CRediT where it is due: the Contributor Role Taxonomy for research journals

By Grant Jacobs 19/03/2015

Five years ago I wrote a piece titled Retrospective: Credits, Dis-credits and mis-credits, recycling an article I wrote for my consulting website in 2002 triggered by an article written earlier that year by Peter Lawrence about credits for research work, Rank Injustice.

Yesterday the Wellcome Trust and Digital Science announced an updated “Contributor Role Taxonomy to provide a high-level classification of the diverse roles performed by individuals in the work leading to published academic research.”

My suggestion in 2002 was a simple two-level credit idea: authors and administrators. I was concerned that too complex a collection of roles might work against a scheme identifying being taken up. (I did touch on some other forms of credit, including a colleague’s forward-looking suggestion that ‘big data’ might impact on authorship credit.)

The announcement by the Wellcome Trust and Digital Science presents the work of Project CRediT, defining 14 categories of credit covering –

Conceptualization Ideas; formulation or evolution of overarching research goals and aims.
Methodology Development or design of methodology; creation of models.
Software Programming, software development; designing computer programs; implementation of the computer code and supporting algorithms; testing of existing code components.
Validation Verification, whether as a part of the activity or separate, of the overall replication/reproducibility of results/experiments and other research outputs.
Formal Analysis Application of statistical, mathematical, computational, or other formal techniques to analyse or synthesize study data.
Investigation Conducting a research and investigation process, specifically performing the experiments, or data/evidence collection.
Resources Provision of study materials, reagents, materials, patients, laboratory samples, animals, instrumentation, computing resources, or other analysis tools.
Data Curation Management activities to annotate (produce metadata), scrub data and maintain research data (including software code, where it is necessary for interpreting the data itself) for initial use and later re-use.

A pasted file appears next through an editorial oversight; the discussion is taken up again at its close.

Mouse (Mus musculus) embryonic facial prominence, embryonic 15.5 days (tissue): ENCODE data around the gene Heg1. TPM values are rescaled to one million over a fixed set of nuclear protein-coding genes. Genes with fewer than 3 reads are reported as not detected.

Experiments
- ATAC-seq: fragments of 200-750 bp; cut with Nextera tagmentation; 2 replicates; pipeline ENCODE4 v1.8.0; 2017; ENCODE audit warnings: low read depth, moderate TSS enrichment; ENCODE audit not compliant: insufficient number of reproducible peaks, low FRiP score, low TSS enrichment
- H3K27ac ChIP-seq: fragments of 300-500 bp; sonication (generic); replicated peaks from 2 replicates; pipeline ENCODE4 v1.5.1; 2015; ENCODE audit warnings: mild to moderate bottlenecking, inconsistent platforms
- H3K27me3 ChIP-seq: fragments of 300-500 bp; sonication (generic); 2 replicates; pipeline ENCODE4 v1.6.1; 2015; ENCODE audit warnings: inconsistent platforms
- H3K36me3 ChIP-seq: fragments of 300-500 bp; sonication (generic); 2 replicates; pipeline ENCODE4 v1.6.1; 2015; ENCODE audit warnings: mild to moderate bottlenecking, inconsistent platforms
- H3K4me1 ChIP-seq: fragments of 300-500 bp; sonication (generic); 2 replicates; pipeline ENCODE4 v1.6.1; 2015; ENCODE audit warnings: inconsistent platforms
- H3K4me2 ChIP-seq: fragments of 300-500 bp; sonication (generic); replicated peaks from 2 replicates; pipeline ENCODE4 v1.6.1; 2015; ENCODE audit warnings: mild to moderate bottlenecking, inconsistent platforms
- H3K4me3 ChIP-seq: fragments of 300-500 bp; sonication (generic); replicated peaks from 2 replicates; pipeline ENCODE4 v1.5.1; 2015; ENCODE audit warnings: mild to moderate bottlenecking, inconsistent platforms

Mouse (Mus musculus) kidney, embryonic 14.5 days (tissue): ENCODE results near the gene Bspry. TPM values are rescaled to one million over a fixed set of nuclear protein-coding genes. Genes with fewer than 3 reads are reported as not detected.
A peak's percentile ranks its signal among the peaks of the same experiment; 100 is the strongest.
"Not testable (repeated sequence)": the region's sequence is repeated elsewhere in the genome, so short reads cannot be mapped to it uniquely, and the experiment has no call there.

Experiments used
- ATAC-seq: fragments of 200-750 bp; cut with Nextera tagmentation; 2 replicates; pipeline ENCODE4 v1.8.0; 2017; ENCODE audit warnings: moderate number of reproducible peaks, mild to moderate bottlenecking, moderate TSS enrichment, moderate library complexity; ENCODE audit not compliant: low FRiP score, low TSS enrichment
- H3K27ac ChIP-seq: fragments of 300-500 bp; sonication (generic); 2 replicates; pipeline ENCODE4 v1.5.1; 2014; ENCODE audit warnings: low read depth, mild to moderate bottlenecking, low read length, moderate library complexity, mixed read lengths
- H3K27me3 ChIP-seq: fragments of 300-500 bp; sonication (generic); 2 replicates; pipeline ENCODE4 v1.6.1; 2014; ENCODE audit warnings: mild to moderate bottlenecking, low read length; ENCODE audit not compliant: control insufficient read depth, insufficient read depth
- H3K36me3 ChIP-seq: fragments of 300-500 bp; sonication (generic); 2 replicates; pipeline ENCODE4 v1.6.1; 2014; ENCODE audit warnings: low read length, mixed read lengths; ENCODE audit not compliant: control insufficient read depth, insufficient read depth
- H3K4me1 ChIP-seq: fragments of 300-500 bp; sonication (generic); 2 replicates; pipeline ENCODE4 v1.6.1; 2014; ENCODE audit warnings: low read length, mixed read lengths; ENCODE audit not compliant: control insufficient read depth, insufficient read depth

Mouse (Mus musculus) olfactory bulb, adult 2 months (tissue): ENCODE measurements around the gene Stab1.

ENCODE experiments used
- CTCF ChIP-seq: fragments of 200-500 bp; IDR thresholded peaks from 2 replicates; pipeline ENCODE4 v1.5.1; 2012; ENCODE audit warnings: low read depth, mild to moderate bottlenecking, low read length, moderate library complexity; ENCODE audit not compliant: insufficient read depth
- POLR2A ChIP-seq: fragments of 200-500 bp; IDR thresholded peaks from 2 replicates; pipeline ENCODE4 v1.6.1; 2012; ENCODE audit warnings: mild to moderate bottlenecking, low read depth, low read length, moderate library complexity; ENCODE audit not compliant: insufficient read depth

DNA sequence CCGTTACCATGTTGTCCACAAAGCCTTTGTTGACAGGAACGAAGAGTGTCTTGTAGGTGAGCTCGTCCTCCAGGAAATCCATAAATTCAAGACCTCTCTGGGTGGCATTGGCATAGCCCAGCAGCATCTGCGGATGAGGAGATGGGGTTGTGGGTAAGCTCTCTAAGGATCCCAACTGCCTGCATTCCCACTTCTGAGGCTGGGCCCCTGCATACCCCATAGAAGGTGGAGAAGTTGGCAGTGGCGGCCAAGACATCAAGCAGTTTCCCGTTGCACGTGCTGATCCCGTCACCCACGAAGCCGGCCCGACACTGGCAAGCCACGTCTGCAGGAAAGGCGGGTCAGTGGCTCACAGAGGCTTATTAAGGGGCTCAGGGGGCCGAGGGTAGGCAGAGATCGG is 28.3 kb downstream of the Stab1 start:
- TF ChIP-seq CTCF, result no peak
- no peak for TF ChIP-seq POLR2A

Writing – Original Draft Preparation, creation and/or presentation of the published work, specifically writing the initial draft (including substantive translation).
Writing – Review & Editing Preparation, creation and/or presentation of the published work by those from the original research group, specifically critical review, commentary or revision – including pre- or post-publication stages.
Visualization Preparation, creation and/or presentation of the published work, specifically visualization/data presentation.
Supervision Oversight and leadership responsibility for the research activity planning and execution, including mentorship external to the core team.
Project Administration Management and coordination responsibility for the research activity planning and execution.
Funding Acquisition Acquisition of the financial support for the project leading to this publication.

The back-story of the project can be read on their website. A list of possible benefits is given on the project’s history pageThose involved in the project include several major scientific publishers. Publications and other activities can be found on the ‘Connections’ page.

What do researchers think? Or administrators of grant applications, potential employers, journal editors, …

Would widespread use of a scheme like this have an impact on Peter Lawrence’s and my original concerns, missed credit and ‘credit grabbing’? What about job and grant applications?

Other articles on Code for life:

Retrospective: Credits, Dis-credits and mis-credits.

External (bioinformatics) specialists: best on the grant from the onset

Developing bioinformatics methods: by who and how

Peter Lawrence’s Kafka tale of research grant funding

Retrospective–The mythology of bioinformatics